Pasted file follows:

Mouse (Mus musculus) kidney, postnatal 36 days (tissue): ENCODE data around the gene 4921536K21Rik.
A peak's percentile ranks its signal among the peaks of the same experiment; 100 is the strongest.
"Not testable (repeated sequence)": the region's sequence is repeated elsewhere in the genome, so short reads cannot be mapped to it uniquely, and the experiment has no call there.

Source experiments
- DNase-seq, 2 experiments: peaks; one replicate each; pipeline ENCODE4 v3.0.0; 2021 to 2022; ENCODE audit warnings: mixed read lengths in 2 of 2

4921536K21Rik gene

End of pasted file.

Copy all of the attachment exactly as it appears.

Mouse (Mus musculus) kidney, postnatal 36 days (tissue): ENCODE data around the gene 4921536K21Rik.
A peak's percentile ranks its signal among the peaks of the same experiment; 100 is the strongest.
"Not testable (repeated sequence)": the region's sequence is repeated elsewhere in the genome, so short reads cannot be mapped to it uniquely, and the experiment has no call there.

Source experiments
- DNase-seq, 2 experiments: peaks; one replicate each; pipeline ENCODE4 v3.0.0; 2021 to 2022; ENCODE audit warnings: mixed read lengths in 2 of 2

4921536K21Rik gene